IBC Section 722.6.2, which provides counsel with respect to wallboard membrane equivalency, defines “time assigned to wallboard membranes.” In this section, a 1/2-inch gypsum wallboard membrane is assigned a 15-minute membrane rating.

The actual performance of the floor system is this 15-minute membrane rating plus the endurance time of the structural member attached to it.

This seems to be intended to fit into the fire service’s traditional “20-minute rule.”

Equivalent fire ratings are determined through standardized ASTM E119 testing. For example, this test is used to determine the requirements of a 1-hour rated assembly and can be used to verify alternate assemblies that perform equivalently. Page 24 of a UL test report summarizing recent ASTM E119 testing shows that an unprotected 2x10 floor assembly performance was 7:04 minutes. It is important to note this ASTM standard testing protocol requires 100% design load for benchmark comparison purposes. UL clearly indicates this in the table on page 24.

 

Q4. In the event of a fire, what is the expected floor performance under IRC-12 R501.3 and IRC-15 R302.13?

A4. Again, IRC-12 R501.3 and IRC-15 R302.13 state: Floor assemblies, not required elsewhere in this code to be fire resistance rated, shall be provided with a 1/2-inch gypsum wallboard membrane (GWP), 5/8-inch wood structural panel (WSB) membrane, or equivalent on the underside of the floor framing member.

The law as defined by IRC-12 Section 722.6.2 and IBC-15 Chapter 7 indicate GWB and WSP are assigned a fire rating of 15 minutes.

The law as defined through exception 4 of IRC-12 R501.3 and IRC-15 R302.13 implies 2x10s provide a fire rating of more than 15 minutes while trusses and I-joists are stipulated to perform at a fire rating of less than 15 minutes. This is due to the fact that 2x10s are not required to have GWB or WSP applied, but trusses and I-joists do.

 

Q5. What does the code establish as safe floor performance in the event of a fire?

A5. The public and fire service expect a minimum level of fire endurance performance to be 15 minutes. The actual expected time should be greater than 15 minutes, based on Harmathy’s protected member theory. Therefore, 1/2-inch GWB protected floor assemblies should provide an endurance time of greater than 15 minutes.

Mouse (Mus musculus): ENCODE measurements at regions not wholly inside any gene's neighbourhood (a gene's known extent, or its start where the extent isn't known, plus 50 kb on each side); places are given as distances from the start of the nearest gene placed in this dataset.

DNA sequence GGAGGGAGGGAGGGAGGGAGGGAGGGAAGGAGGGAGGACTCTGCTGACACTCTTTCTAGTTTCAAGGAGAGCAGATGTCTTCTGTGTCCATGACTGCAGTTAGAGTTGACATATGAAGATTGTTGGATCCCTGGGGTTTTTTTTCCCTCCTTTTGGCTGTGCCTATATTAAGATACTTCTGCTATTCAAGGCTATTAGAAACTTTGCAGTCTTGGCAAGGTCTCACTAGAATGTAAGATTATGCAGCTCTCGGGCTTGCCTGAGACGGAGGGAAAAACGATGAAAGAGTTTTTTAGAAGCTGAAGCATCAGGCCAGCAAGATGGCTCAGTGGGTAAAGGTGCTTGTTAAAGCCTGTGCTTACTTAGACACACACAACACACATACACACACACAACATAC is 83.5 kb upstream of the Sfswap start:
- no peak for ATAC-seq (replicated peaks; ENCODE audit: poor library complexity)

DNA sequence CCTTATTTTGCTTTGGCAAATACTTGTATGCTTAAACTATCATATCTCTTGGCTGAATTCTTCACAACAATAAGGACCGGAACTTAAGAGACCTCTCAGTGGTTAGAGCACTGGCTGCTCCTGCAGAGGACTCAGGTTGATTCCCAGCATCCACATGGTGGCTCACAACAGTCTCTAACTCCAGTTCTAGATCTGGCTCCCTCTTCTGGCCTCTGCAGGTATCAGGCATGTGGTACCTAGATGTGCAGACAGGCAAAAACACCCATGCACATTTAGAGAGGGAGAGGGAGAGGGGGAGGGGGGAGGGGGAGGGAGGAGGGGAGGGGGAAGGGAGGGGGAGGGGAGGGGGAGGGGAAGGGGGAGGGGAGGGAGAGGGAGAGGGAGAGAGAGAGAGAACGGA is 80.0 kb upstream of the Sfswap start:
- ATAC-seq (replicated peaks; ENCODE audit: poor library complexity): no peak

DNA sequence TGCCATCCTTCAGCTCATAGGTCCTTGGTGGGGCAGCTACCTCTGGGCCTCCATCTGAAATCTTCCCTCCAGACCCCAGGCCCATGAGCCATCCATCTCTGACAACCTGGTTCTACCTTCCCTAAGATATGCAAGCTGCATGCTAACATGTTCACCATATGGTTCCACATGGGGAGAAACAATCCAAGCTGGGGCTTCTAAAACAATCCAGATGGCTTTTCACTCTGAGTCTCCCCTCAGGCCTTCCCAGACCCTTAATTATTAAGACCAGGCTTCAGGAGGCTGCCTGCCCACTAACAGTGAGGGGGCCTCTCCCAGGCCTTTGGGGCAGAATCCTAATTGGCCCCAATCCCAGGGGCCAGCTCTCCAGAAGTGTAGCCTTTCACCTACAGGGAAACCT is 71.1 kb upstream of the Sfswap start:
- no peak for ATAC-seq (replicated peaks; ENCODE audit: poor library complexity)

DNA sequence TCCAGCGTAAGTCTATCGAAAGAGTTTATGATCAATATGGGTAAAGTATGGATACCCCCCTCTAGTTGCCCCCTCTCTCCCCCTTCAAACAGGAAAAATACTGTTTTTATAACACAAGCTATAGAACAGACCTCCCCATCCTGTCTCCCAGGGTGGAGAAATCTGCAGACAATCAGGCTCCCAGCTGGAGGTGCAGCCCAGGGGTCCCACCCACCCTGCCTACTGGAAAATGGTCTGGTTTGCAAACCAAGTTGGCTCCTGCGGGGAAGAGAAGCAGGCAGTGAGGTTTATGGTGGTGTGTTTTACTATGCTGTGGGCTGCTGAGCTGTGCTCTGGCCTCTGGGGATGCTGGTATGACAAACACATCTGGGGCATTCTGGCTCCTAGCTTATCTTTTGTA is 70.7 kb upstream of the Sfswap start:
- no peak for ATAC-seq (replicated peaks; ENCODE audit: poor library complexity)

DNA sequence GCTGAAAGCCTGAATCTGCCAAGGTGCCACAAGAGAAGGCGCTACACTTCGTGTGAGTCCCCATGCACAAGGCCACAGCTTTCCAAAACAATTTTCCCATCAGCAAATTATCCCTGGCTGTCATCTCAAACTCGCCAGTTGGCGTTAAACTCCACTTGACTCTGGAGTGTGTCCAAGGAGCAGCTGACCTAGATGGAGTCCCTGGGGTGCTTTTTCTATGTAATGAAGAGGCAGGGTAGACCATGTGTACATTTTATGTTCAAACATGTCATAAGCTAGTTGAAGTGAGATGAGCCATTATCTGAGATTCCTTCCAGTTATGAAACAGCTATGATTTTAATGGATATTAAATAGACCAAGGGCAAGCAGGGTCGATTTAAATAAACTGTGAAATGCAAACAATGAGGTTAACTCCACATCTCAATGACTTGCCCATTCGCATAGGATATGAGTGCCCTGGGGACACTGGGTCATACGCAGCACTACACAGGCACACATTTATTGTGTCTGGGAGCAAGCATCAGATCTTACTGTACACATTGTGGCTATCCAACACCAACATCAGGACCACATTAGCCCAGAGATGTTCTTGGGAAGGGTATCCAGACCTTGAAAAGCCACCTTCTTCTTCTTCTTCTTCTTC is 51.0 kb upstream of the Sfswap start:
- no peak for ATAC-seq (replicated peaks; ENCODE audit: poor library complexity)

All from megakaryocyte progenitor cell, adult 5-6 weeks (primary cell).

Q6. It has been suggested in the market that fire assembly testing at 50% design load is acceptable?

A6. 100% design load on a 2x10 joist is the maximum load that it can carry via the resistance properties of the 2x10 using National Design Specification design values.

ASTM E119 states explicitly the following: 29. Loading 29.1 Throughout the fire endurance test, apply a superimposed load to the specimen to simulate a maximum load condition. This load shall be the maximum load condition allowed under nationally recognized structural design criteria unless limited design criteria are specified and a corresponding reduced load is applied.

Clearly, ASTM E119 states that any other type of E119 testing has to be designated as limited design criteria tests. This is why UL used 100% design load as the benchmark in their fire testing of floor assemblies.

 

Q7. It has been suggested in the market that IRC-12 R501.3 and IRC-15 R302.13 are based on the fire service comfort around the known fire performance of traditional products. Is this true?

A7. UL suggests this perceived comfort, if actually true, is misplaced.

Page 24 of the UL test report shows that ASTM E119 testing found an unprotected 2x10 floor assembly performance was 7:04 minutes. It is important to note this ASTM standard testing protocol requires 100% design load for benchmark comparison purposes. UL clearly indicates this in the table on page 24.

The Structural Building Components Association (SBCA) recently undertook testing at NGC Testing Services (NGC), an International Accreditation Service (ICC-IAS) accredited ISO/IEC 17025 ASTM E119 fire testing facility. SBCA chose to test at NGC versus UL so that the SBCA ASTM E119 test procedure and the resulting test data would be an independent verification of floor assembly performance. SBCA testing shows 2x10 floor assembly performance was 10:35 minutes. This result confirms UL testing results.

UL states on page 67 of their test report, “There are little if any warning signs of collapse so it is very important to understand the hazards associated with a basement fire because the consequences of falling through a floor into a basement fire are pinnacle.”

UL concludes on page 66 of their test report that basement floor assembly fires are a challenge to the fire service where, “This [the fire service scenario] assumes that the fire is witnessed, called into the fire department, the fire department is dispatched, the fire department arrives and the fire department begins their firefighting operation in 8 minutes. While possible, this is not the case for the majority of fires that occur across the United States. This emphasizes the importance of protecting all types of flooring systems, including dimensional lumber.”